By Hamish Johnston
Assigning credit for a scientific discovery is never easy, especially when two rival, interacting teams of scientists are involved. That is exactly the problem that the Nobel committee must have grappled with before awarding this year’s physics prize to Saul Perlmutter, Adam Riess and Brian Schmidt.
Perlmutter led the Supernova Cosmology Project, while Schmidt and Riess were involved with the High-Z Supernovae programme. Both groups came to the surprising conclusion in 1998 that the rate of expansion of the universe is increasing, not decreasing as had been thought. So a shared prize seems fair enough.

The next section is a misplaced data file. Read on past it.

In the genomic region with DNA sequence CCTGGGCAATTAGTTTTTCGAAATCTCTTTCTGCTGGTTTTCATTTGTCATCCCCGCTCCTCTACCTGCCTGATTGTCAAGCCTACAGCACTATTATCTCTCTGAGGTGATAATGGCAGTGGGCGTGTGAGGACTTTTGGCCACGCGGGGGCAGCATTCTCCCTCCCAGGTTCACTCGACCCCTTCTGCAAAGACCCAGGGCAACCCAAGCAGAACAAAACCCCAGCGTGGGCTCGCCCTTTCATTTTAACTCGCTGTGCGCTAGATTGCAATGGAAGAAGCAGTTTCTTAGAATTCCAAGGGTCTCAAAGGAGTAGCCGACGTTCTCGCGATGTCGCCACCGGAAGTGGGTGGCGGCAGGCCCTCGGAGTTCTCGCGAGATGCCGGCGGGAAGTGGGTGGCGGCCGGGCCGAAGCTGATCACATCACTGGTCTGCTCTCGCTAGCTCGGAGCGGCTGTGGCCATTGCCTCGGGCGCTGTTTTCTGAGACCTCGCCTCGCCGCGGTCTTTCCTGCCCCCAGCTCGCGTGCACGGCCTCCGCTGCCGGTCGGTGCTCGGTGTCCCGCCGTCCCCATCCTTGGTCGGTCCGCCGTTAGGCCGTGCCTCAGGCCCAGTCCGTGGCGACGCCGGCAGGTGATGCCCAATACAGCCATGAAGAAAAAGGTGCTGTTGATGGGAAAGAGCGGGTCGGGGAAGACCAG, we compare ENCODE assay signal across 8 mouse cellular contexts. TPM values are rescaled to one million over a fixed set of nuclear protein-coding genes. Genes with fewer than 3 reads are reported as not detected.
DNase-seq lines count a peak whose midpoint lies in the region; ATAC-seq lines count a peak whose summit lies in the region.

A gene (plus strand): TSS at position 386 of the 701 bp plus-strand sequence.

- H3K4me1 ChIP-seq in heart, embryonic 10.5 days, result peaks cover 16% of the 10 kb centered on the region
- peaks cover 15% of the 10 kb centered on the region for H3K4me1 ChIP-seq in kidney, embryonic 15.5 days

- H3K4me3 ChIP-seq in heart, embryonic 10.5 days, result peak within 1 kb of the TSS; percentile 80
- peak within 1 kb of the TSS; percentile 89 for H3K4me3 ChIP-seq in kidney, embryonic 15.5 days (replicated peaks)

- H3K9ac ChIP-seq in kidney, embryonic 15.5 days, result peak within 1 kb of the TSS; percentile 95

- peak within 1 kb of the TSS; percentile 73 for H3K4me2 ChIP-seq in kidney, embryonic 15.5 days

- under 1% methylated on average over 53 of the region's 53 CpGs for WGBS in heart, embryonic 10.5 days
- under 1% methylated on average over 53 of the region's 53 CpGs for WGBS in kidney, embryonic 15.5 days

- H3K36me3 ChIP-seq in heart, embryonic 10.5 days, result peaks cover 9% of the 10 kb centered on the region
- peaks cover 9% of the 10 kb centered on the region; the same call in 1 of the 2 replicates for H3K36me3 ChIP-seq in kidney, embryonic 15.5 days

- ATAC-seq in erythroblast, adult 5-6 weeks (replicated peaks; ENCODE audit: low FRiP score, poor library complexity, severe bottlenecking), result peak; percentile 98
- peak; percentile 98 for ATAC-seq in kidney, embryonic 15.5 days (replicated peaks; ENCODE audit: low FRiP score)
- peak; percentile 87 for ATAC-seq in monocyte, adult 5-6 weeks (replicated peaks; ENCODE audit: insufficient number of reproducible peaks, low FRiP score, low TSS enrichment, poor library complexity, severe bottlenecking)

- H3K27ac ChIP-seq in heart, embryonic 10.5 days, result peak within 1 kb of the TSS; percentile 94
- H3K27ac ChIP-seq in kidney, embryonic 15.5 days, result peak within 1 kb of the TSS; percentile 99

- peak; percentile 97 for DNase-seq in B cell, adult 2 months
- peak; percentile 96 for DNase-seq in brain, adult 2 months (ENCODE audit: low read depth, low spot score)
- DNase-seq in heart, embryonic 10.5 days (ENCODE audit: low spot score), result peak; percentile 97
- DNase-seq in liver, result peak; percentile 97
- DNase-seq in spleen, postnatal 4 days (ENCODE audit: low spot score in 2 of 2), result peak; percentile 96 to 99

Or is it? In 2007 Bob Crease wrote an extensive article about the same discovery that proved controversial – to say the least. Some members from both teams had been particularly worried about Crease’s article, which went through more than 20 drafts.
At issue was the fact that the teams were rivals using different techniques – as well as the question of who reported and published their work first. What Bob’s article reveals is how deeply scientific progress is indebted to ambition, desire, pride, rivalry, suspicion and other perfectly ordinary human passions.
You can read the article here, and I would also recommend looking at the comments that follow.
Also, let us know what you think by voting in our Facebook poll, where the question is:
Has the 2011 Nobel Prize for Physics for “the discovery of the accelerating expansion of the universe” gone to the right people?